German Chancellor Angela Merkel is backing French President Nicolas Sarkozy for re-election
When they first met, they could hardly bring themselves to look at each other. He found her dumpy. She thought he was flashy.
Now, all their billing and cooing is making the people around them feel rather uncomfortable.
The odd couple are French President Nicolas Sarkozy and Chancellor Angela Merkel of Germany, who seem to have cemented a friendship as strong as the strategic alliance between their countries.
After a long period of mutual dislike, the two conservative leaders were thrown together after Europe's debt crisis brewed in 2009. Together, they revived the Franco-German connection that has always been the European Union's political motor. By combining their economic weight and political clout, "Merkozy" have pushed Greece to tighten its belt, helped Italy jettison the feckless Silvio Berlusconi and drafted a plan for fiscal rigour among the 17 nations which share the single European currency.
Remarkably for a French president, Sarkozy has now gone out of his way to sing the praises of Germany's economic system, extolling its pragmatic reforms of labour law and lower payroll charges.
"The time when he would privately call the chancellor 'fatso' and the Germans 'the Boche' is long gone," the conservative German daily, the Sueddeutsche Zeitung, commented sardonically. "He has now hitched his fate to 'dear Angela' and the 'German model'."
And, in a move that has no precedent in French political history, Merkel has waded into France's presidential election campaign on Sarkozy's behalf.
Voting is now less than 80 days away and he is still not officially a candidate. But Merkel this week declared her backing for a second Sarkozy term. "I support Nicolas Sarkozy on all levels because we belong to political parties which are friends," Merkel said in a TV interview with Sarkozy. "We belong to the same political family. He supported me [in Germany's 2009 elections] and it is natural that I support him in his campaign."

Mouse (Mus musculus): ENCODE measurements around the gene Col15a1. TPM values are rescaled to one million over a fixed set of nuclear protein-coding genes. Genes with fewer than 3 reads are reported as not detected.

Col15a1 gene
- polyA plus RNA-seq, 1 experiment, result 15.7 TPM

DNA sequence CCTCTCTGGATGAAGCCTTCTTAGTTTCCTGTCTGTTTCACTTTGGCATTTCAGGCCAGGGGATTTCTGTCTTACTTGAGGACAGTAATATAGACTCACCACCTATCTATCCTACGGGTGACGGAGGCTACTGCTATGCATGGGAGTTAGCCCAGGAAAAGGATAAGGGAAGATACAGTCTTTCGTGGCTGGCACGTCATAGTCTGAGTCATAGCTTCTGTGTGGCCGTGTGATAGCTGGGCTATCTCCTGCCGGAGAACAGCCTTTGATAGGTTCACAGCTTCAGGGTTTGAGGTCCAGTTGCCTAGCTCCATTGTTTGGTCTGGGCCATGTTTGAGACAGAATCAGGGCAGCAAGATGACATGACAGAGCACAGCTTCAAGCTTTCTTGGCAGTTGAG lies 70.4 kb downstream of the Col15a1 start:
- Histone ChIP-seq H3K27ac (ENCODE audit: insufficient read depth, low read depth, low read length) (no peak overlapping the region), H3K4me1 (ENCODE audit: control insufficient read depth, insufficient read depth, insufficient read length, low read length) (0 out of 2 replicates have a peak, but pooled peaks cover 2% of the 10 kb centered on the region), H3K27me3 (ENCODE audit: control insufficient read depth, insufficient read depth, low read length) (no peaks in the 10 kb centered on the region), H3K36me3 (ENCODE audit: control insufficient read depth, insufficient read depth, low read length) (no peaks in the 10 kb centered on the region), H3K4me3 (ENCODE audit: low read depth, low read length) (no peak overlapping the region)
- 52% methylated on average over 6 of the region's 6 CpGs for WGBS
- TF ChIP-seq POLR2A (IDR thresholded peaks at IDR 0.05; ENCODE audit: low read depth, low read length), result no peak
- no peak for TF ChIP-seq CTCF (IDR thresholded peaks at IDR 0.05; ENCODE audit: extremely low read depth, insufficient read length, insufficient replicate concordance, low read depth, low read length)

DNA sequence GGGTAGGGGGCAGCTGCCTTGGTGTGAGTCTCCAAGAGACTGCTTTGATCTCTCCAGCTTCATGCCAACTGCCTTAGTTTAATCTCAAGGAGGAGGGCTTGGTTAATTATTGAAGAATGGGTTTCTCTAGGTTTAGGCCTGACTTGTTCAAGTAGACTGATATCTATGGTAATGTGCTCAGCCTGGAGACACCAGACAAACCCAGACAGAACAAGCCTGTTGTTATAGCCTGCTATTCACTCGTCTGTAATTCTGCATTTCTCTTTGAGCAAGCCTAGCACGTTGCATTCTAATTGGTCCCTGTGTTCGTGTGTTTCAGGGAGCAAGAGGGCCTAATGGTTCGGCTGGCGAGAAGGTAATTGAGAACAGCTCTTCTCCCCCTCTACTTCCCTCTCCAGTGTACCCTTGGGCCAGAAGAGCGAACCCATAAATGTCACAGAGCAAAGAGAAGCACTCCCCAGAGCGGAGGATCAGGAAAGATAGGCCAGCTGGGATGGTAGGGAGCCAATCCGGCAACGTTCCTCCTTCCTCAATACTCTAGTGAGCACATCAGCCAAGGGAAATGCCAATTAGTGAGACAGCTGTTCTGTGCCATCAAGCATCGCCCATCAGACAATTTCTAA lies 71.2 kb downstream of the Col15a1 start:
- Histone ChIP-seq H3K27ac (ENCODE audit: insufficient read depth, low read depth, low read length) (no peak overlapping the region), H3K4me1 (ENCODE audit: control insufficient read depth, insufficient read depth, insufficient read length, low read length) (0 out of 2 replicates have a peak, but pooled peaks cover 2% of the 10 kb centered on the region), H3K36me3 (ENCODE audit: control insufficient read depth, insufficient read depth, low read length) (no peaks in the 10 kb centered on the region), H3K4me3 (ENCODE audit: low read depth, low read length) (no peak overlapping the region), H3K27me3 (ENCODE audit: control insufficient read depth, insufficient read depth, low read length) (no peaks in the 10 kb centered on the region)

Sarkozy thanked Merkel for her "friendship and trust".
"When someone for whom you have affection and whom you admire says 'I back your actions', that pleases me," he said, but added: "The French people, like the Germans, will decide for themselves, freely."
Merkel's office said her support for Sarkozy's re-election was as head of Germany's Christian Democratic Union, not as chancellor.
But some of her aides are even suggesting she will join him on the campaign trail ahead of the first round of voting on April 22.
A run-off vote will be held on May 6 if no candidate picks up more than half of ballots cast.
Merkel's endorsement is causing clear unease within Sarkozy's UMP party. Part of this is because of xenophobia among right-wing voters, who are being courted powerfully by Marine Le Pen, head of the National Front. Yet there is also a strand of nationalism that can be found in all the mainstream parties.
Then there is the question of Merkel herself. Even though she is a moderate conservative and a committed European, she is being attacked in Italy and Greece as arrogant or dogmatic, a fiscal puritan wielding Germany's whip.
"We must be careful not to appear to be following Germany's lead," said Lionnel Luca, a UMP politician, who warned of "the whiff of Germanophobia".
Henri Guaino, who as special adviser to the President is Sarkozy's right-hand man, said he was "cautious" about the idea that Merkel could make campaign appearances.
"When Mrs Merkel says how much her relationship with President Sarkozy is good, constructive and fruitful, I only see good things," Guaino told Europe 1 radio station.
"Now, the French presidential election is the affair of the French public, just as the German elections are the affair of the Germans."
Sarkozy's opponent, socialist candidate Francois Hollande, dismissed Merkel's help for Sarkozy, saying: "I don't need the support of anyone but the votes of the French people."
For Merkel, the alarm bells rang weeks ago when Hollande, pushing a 1970s-style tax-and-spend agenda, declared he would tear up the fiscal pact for budgetary austerity that she views as essential for saving the euro.
Polls say Hollande would take 28-30 per cent of votes in the first round, against 23-24 per cent for Sarkozy, and win convincingly if the two were paired in the run-off.